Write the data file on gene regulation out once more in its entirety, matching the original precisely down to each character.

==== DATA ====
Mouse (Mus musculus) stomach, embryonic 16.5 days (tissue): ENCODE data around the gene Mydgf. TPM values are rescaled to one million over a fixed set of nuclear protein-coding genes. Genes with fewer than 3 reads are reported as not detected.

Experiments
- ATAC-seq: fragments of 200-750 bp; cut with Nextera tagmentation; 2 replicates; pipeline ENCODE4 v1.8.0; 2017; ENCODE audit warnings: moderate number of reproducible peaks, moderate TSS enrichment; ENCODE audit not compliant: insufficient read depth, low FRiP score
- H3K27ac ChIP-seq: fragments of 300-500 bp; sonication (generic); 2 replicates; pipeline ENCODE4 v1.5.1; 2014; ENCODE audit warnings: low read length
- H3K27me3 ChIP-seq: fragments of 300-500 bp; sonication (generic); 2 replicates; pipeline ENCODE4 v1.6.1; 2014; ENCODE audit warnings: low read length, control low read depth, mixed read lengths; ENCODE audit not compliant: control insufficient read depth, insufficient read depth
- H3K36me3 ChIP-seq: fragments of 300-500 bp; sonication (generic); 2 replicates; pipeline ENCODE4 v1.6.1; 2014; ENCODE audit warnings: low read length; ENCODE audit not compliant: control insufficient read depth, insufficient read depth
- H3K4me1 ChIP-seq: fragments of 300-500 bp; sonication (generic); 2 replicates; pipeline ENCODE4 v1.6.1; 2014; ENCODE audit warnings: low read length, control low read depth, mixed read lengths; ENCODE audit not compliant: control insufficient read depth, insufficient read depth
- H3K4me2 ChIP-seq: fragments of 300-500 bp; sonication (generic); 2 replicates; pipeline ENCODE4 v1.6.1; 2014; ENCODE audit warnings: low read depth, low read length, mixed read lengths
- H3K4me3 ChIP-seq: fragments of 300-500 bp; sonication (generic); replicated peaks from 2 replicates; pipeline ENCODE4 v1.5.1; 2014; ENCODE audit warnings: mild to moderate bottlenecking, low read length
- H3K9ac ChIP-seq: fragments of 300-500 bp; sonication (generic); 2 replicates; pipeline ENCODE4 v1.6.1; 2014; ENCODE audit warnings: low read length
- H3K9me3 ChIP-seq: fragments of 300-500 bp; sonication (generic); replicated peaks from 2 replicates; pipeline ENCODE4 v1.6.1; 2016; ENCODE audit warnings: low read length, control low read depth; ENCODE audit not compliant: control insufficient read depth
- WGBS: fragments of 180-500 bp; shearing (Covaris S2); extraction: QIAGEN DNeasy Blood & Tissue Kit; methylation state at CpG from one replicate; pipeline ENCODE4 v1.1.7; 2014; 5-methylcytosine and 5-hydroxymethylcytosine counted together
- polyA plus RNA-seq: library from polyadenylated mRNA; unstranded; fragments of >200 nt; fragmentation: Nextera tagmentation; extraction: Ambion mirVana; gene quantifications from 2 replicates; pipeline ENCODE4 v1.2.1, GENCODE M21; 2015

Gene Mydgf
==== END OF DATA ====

Mouse (Mus musculus) stomach, embryonic 16.5 days (tissue): ENCODE data around the gene Mydgf. TPM values are rescaled to one million over a fixed set of nuclear protein-coding genes. Genes with fewer than 3 reads are reported as not detected.

Experiments
- ATAC-seq: fragments of 200-750 bp; cut with Nextera tagmentation; 2 replicates; pipeline ENCODE4 v1.8.0; 2017; ENCODE audit warnings: moderate number of reproducible peaks, moderate TSS enrichment; ENCODE audit not compliant: insufficient read depth, low FRiP score
- H3K27ac ChIP-seq: fragments of 300-500 bp; sonication (generic); 2 replicates; pipeline ENCODE4 v1.5.1; 2014; ENCODE audit warnings: low read length
- H3K27me3 ChIP-seq: fragments of 300-500 bp; sonication (generic); 2 replicates; pipeline ENCODE4 v1.6.1; 2014; ENCODE audit warnings: low read length, control low read depth, mixed read lengths; ENCODE audit not compliant: control insufficient read depth, insufficient read depth
- H3K36me3 ChIP-seq: fragments of 300-500 bp; sonication (generic); 2 replicates; pipeline ENCODE4 v1.6.1; 2014; ENCODE audit warnings: low read length; ENCODE audit not compliant: control insufficient read depth, insufficient read depth
- H3K4me1 ChIP-seq: fragments of 300-500 bp; sonication (generic); 2 replicates; pipeline ENCODE4 v1.6.1; 2014; ENCODE audit warnings: low read length, control low read depth, mixed read lengths; ENCODE audit not compliant: control insufficient read depth, insufficient read depth
- H3K4me2 ChIP-seq: fragments of 300-500 bp; sonication (generic); 2 replicates; pipeline ENCODE4 v1.6.1; 2014; ENCODE audit warnings: low read depth, low read length, mixed read lengths
- H3K4me3 ChIP-seq: fragments of 300-500 bp; sonication (generic); replicated peaks from 2 replicates; pipeline ENCODE4 v1.5.1; 2014; ENCODE audit warnings: mild to moderate bottlenecking, low read length
- H3K9ac ChIP-seq: fragments of 300-500 bp; sonication (generic); 2 replicates; pipeline ENCODE4 v1.6.1; 2014; ENCODE audit warnings: low read length
- H3K9me3 ChIP-seq: fragments of 300-500 bp; sonication (generic); replicated peaks from 2 replicates; pipeline ENCODE4 v1.6.1; 2016; ENCODE audit warnings: low read length, control low read depth; ENCODE audit not compliant: control insufficient read depth
- WGBS: fragments of 180-500 bp; shearing (Covaris S2); extraction: QIAGEN DNeasy Blood & Tissue Kit; methylation state at CpG from one replicate; pipeline ENCODE4 v1.1.7; 2014; 5-methylcytosine and 5-hydroxymethylcytosine counted together
- polyA plus RNA-seq: library from polyadenylated mRNA; unstranded; fragments of >200 nt; fragmentation: Nextera tagmentation; extraction: Ambion mirVana; gene quantifications from 2 replicates; pipeline ENCODE4 v1.2.1, GENCODE M21; 2015

Gene Mydgf